Yesterday, the watchdog group called for a referendum to let voters decide whether the city's hotel and motel tax - a lucrative funding source worth hundreds of millions of dollars - should be used to fund the new Atlanta Falcons stadium. But today, City Attorney Cathy Hampton says the loophole that Common Cause is trying to use was closed by the Georgia Supreme Court nearly 15 years ago She writes:
No such "loophole" exists. During a public work session on March 14, 2013, the Law Department advised the Atlanta City Council that Georgia Supreme Court case law prohibits a referendum as requested by Common Cause.
In 1998, the Supreme Court of Georgia decided the case of Kemp v. Claxton, which clearly precludes Common Cause's ability to present this referendum. If Mr. Perry has more recent Georgia Supreme Court case law to the contrary, the City will review it. In the absence of such authority, a petition to undo the lawful actions of the Atlanta City Council is invalid.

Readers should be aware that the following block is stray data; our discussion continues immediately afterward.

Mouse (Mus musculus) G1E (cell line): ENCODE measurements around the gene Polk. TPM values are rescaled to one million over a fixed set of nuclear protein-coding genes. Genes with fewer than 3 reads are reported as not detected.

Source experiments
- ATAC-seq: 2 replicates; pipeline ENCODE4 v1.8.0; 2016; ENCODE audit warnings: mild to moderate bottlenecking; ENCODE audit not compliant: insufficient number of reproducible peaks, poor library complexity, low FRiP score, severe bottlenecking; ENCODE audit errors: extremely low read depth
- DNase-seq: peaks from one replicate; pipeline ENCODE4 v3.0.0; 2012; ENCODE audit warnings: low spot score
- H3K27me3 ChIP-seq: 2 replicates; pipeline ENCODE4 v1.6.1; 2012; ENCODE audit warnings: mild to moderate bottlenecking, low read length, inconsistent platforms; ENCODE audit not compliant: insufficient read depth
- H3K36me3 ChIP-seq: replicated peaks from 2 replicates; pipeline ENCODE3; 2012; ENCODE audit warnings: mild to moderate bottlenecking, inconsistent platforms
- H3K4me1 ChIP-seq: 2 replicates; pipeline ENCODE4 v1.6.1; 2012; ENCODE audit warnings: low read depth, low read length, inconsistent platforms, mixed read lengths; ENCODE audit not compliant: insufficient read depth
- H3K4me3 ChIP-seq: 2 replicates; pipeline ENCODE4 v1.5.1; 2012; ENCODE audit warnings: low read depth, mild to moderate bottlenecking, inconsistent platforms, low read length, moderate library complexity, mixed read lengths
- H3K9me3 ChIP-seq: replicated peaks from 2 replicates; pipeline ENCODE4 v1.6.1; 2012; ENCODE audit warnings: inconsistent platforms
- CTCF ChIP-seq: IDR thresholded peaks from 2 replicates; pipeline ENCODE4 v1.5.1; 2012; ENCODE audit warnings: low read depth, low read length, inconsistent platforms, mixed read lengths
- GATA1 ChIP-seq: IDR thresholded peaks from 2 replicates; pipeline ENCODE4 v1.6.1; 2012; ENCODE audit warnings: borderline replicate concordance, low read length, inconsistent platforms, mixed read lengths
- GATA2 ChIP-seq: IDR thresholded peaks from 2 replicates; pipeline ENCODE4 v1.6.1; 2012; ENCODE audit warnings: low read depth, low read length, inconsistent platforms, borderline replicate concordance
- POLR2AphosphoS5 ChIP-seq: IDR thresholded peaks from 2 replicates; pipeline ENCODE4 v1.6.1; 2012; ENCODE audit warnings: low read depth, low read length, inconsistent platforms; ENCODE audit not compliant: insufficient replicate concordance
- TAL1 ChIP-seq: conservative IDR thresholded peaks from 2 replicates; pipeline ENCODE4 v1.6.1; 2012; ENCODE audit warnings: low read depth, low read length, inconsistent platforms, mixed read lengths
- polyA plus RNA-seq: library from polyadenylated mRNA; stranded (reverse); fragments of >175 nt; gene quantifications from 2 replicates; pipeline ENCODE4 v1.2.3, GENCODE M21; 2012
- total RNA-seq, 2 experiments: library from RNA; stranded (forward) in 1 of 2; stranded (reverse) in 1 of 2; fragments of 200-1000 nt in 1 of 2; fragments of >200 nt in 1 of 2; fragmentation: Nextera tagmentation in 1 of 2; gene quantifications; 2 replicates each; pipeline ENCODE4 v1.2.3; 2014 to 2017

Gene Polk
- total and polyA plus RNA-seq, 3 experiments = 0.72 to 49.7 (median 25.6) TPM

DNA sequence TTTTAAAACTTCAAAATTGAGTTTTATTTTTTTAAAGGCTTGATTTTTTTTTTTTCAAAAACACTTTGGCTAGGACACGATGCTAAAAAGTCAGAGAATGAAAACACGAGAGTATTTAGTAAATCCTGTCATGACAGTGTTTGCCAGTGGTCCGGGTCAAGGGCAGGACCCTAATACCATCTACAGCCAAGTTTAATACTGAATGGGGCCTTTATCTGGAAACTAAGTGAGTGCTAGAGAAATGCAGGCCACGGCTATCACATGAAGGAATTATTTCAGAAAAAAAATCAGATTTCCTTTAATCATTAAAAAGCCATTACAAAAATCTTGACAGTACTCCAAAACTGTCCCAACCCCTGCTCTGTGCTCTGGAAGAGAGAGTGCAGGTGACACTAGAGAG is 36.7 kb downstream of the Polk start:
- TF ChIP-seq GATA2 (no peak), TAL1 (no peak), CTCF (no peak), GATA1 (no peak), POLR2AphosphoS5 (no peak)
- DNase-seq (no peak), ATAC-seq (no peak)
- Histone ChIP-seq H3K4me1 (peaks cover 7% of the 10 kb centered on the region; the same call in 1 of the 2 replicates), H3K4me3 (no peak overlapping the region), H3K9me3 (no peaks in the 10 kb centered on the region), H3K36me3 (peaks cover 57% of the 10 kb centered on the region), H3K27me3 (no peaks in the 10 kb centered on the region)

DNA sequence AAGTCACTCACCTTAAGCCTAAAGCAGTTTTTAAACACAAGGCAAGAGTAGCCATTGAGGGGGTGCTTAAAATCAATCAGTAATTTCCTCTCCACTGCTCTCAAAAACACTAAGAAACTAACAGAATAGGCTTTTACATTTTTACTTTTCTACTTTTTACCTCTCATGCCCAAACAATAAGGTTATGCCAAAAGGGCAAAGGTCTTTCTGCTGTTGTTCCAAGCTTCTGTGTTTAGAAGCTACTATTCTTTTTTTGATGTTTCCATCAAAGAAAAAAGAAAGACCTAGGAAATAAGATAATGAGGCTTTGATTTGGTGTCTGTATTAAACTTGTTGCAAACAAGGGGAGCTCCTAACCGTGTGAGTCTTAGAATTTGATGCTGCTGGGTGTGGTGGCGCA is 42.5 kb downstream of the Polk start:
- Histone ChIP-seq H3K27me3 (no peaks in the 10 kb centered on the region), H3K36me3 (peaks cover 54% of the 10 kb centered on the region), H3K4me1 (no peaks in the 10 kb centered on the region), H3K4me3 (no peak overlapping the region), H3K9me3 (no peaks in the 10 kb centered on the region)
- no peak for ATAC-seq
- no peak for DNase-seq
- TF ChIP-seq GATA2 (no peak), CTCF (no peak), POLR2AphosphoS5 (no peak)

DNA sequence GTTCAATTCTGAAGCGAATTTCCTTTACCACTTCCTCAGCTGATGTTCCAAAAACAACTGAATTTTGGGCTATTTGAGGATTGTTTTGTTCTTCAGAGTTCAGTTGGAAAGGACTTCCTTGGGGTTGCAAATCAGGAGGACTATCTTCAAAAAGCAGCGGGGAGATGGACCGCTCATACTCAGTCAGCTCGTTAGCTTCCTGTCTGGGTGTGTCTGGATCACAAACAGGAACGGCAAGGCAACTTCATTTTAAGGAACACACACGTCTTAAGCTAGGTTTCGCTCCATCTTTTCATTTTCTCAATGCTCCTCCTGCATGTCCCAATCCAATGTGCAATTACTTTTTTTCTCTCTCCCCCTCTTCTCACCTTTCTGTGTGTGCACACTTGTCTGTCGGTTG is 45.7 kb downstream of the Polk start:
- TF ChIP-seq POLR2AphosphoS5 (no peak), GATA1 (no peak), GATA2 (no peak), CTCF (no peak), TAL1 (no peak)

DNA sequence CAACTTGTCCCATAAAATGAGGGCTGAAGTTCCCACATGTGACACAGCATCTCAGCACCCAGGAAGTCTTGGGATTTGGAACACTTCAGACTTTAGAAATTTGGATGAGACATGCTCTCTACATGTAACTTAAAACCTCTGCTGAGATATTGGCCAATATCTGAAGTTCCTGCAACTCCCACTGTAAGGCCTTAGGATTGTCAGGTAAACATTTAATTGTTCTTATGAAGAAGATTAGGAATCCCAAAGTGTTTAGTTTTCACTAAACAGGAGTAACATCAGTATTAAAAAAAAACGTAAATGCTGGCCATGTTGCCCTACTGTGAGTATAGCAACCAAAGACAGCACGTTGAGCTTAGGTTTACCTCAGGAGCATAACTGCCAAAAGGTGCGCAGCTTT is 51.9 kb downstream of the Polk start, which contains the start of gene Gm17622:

Common Cause Georgia Executive Director William Perry says the city's Law Department, which had helped the Municipal Clerk obtain documents the group later used to file yesterday's petition, never expressed that opinion during the several weeks they worked together.
The city's legal opinion follows a blistering statement released yesterday by Mayor Kasim Reed, in which he accused Perry of acting for his own personal gain.
Earlier this morning, Common Cause Georgia's board responded with a letter supporting Perry. They also demanded that Reed retract his remarks against Perry and put an end to "such personal attacks in the future."